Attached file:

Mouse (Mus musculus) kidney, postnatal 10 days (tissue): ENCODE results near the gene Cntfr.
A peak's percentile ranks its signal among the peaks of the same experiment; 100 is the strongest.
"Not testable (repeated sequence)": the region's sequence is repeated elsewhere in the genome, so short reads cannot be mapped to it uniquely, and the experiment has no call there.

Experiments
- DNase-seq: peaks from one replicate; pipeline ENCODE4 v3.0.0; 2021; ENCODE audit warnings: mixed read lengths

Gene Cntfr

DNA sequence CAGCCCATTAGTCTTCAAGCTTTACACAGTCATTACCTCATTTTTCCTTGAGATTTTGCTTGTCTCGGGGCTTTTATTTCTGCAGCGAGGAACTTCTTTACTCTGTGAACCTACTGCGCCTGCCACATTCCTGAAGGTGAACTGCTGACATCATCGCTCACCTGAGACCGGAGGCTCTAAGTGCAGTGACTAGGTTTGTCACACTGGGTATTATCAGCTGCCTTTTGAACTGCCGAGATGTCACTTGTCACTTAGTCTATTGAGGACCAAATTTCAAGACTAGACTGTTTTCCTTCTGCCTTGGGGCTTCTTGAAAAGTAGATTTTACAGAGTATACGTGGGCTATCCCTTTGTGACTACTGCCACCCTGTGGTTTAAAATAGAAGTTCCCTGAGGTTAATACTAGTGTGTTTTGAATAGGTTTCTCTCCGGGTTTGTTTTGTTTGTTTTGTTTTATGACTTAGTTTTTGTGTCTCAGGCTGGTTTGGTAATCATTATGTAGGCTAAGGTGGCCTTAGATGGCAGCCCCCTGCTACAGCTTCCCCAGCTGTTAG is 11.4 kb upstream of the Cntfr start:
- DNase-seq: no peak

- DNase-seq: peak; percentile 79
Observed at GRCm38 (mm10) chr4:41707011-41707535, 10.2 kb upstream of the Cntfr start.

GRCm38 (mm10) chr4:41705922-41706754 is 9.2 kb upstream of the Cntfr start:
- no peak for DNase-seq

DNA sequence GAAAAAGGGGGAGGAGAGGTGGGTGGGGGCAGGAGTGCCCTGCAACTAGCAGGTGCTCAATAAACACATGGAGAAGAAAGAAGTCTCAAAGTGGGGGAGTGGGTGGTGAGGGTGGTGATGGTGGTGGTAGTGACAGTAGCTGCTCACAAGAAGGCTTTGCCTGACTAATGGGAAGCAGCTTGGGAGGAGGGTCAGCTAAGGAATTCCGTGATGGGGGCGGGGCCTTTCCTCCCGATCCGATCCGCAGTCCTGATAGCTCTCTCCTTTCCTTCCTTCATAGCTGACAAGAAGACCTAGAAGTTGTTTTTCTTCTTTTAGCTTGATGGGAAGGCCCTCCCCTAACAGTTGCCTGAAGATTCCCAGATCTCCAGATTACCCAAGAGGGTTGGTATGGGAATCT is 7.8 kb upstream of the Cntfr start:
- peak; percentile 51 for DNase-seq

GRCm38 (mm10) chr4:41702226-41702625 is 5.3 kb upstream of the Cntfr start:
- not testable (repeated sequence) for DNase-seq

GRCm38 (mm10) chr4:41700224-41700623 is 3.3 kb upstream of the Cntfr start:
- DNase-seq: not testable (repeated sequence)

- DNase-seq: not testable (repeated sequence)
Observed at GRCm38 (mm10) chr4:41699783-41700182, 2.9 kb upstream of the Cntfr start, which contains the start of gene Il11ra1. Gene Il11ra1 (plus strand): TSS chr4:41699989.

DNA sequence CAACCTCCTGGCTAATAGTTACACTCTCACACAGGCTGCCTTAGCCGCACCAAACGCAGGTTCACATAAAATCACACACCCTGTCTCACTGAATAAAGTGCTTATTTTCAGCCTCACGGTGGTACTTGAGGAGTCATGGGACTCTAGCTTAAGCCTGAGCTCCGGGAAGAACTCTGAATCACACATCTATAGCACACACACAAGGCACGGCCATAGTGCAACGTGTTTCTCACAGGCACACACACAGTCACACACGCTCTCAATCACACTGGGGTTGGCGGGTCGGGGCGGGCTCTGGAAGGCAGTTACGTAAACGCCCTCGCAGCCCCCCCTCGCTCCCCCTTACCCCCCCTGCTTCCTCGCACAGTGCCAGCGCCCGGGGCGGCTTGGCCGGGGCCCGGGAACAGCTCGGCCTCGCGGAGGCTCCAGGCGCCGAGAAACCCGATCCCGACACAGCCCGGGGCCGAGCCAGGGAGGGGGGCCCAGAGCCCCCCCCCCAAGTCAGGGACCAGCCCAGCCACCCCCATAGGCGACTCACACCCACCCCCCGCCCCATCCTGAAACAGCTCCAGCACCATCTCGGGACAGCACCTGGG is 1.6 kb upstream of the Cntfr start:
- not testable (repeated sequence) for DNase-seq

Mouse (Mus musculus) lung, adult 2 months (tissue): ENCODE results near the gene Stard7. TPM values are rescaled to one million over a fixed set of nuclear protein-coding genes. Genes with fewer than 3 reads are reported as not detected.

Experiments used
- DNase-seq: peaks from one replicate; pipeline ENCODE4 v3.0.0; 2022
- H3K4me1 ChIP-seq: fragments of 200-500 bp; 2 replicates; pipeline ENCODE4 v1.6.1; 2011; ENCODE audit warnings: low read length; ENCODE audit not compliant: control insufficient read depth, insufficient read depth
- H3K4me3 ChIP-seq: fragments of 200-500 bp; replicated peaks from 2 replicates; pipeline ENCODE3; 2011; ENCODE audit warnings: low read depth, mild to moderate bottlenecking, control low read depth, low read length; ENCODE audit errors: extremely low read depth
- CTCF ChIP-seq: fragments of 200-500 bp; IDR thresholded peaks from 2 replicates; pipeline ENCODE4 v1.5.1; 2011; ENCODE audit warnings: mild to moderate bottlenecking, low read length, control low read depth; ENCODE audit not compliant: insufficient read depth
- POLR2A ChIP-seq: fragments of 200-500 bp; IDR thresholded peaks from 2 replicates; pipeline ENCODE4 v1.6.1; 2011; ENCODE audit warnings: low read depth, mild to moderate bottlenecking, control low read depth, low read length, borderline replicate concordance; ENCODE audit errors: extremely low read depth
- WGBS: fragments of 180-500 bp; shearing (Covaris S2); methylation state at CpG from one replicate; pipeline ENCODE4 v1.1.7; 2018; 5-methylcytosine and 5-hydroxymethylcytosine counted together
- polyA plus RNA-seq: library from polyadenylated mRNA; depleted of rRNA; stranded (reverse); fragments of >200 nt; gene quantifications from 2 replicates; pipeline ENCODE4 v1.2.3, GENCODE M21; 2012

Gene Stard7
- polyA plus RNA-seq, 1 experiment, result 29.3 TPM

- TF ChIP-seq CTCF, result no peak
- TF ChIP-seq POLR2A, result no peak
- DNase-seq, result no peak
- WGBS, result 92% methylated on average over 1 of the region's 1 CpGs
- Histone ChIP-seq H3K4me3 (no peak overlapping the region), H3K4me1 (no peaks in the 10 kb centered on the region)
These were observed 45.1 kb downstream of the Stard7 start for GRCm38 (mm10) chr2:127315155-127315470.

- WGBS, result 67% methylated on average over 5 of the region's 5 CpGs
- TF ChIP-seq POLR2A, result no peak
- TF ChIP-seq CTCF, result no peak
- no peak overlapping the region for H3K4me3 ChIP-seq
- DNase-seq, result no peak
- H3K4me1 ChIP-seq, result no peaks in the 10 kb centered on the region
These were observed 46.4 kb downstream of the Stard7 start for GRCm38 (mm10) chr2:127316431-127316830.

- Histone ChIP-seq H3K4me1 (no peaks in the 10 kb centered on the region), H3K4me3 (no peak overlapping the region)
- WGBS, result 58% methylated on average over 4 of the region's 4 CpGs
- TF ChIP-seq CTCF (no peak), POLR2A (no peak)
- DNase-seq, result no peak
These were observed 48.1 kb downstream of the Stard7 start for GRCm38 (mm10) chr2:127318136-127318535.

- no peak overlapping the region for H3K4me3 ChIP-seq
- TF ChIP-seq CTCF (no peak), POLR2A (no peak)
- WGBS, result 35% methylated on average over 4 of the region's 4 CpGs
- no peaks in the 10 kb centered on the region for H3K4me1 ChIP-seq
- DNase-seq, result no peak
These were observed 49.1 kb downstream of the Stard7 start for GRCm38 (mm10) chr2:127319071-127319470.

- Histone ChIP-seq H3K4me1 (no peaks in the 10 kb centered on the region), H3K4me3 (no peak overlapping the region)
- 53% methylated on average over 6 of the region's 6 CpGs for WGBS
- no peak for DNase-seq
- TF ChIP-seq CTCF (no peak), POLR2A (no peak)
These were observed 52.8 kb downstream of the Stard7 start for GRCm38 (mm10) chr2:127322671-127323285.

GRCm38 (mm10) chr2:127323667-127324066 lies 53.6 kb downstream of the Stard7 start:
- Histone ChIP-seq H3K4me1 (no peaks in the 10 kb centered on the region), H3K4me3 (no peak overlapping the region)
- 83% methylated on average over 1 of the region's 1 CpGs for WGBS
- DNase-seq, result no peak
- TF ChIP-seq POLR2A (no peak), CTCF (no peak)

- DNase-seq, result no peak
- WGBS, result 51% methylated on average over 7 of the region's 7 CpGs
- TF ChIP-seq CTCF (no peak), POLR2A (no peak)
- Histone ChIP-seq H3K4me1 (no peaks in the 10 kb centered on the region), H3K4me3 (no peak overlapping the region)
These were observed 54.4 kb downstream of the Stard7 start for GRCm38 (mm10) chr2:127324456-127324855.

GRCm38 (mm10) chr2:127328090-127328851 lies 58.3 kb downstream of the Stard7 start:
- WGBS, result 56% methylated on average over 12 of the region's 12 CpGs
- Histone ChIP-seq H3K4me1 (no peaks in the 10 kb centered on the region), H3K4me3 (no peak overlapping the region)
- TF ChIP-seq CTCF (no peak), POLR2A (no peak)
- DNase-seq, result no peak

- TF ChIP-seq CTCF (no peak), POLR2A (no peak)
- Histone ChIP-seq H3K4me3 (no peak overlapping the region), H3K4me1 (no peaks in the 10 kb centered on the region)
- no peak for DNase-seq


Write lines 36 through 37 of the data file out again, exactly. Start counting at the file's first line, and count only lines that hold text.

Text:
- DNase-seq, result no peak
- WGBS, result 92% methylated on average over 1 of the region's 1 CpGs